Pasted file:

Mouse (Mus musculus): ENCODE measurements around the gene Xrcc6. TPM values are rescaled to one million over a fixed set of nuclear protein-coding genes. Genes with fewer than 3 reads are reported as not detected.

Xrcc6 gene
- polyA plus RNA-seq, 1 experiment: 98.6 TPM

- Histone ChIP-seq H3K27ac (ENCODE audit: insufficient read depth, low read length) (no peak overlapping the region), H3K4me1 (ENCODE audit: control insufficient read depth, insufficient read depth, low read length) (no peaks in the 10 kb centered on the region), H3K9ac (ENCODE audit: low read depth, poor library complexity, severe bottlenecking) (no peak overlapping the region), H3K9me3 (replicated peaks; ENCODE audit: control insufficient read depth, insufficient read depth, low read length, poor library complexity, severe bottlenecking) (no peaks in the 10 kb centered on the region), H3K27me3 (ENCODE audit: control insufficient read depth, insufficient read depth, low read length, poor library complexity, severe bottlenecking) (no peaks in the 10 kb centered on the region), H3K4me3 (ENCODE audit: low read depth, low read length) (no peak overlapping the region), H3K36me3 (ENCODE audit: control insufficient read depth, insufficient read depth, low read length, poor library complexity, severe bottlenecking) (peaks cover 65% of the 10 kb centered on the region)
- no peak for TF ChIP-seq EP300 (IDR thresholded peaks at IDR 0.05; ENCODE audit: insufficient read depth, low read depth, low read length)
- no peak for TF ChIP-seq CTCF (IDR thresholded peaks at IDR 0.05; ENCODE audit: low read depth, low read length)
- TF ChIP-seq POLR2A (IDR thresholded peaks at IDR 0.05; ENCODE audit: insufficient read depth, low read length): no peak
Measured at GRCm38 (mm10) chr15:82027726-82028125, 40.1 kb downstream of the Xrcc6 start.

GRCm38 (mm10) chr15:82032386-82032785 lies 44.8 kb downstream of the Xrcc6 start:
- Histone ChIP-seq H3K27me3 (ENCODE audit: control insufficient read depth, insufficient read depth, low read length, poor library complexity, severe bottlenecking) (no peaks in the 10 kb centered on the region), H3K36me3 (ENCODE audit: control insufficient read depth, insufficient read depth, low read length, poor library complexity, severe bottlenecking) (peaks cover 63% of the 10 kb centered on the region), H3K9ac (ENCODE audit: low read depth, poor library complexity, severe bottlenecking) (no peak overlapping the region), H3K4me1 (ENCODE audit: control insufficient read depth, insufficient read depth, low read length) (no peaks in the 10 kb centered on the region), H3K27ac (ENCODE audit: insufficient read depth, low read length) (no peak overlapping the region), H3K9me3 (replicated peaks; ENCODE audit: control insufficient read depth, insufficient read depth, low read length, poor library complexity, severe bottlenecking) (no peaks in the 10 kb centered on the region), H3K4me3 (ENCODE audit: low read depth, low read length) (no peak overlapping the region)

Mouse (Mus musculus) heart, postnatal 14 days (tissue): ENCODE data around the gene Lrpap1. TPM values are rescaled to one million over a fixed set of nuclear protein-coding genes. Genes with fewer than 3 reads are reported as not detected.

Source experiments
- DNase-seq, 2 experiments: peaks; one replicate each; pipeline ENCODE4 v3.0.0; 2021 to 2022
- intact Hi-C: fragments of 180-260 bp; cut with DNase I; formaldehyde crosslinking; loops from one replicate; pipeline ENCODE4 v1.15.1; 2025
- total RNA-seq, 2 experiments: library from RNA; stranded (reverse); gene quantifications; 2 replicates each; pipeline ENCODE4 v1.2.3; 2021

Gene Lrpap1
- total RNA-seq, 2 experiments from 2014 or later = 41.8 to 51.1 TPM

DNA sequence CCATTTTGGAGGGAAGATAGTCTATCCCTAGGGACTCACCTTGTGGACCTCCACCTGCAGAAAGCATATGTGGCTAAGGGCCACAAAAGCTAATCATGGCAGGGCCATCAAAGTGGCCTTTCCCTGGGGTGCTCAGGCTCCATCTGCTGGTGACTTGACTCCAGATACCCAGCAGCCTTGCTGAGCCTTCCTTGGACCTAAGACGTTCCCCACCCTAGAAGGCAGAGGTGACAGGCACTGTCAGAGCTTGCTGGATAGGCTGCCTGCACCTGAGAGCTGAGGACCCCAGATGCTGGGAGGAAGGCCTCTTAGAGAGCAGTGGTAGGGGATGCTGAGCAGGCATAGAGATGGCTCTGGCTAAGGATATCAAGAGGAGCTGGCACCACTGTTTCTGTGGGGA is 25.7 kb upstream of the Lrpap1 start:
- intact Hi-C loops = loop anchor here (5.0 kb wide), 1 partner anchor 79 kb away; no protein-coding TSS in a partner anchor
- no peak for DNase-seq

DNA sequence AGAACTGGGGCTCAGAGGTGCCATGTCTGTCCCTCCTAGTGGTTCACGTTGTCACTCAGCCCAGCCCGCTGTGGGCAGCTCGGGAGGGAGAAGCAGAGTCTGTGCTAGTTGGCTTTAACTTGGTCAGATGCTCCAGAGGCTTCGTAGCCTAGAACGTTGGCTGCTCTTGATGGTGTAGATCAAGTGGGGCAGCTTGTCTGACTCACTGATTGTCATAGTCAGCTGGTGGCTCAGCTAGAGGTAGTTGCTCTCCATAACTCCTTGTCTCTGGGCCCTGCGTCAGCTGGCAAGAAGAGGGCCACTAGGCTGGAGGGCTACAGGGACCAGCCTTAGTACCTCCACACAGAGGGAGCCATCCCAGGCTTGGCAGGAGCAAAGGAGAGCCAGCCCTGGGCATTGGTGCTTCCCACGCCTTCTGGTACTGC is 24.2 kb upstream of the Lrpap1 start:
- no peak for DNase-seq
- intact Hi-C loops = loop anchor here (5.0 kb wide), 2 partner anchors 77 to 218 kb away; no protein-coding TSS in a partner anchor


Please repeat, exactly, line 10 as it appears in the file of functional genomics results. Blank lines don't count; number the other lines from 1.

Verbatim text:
- Histone ChIP-seq H3K27me3 (ENCODE audit: control insufficient read depth, insufficient read depth, low read length, poor library complexity, severe bottlenecking) (no peaks in the 10 kb centered on the region), H3K36me3 (ENCODE audit: control insufficient read depth, insufficient read depth, low read length, poor library complexity, severe bottlenecking) (peaks cover 63% of the 10 kb centered on the region), H3K9ac (ENCODE audit: low read depth, poor library complexity, severe bottlenecking) (no peak overlapping the region), H3K4me1 (ENCODE audit: control insufficient read depth, insufficient read depth, low read length) (no peaks in the 10 kb centered on the region), H3K27ac (ENCODE audit: insufficient read depth, low read length) (no peak overlapping the region), H3K9me3 (replicated peaks; ENCODE audit: control insufficient read depth, insufficient read depth, low read length, poor library complexity, severe bottlenecking) (no peaks in the 10 kb centered on the region), H3K4me3 (ENCODE audit: low read depth, low read length) (no peak overlapping the region)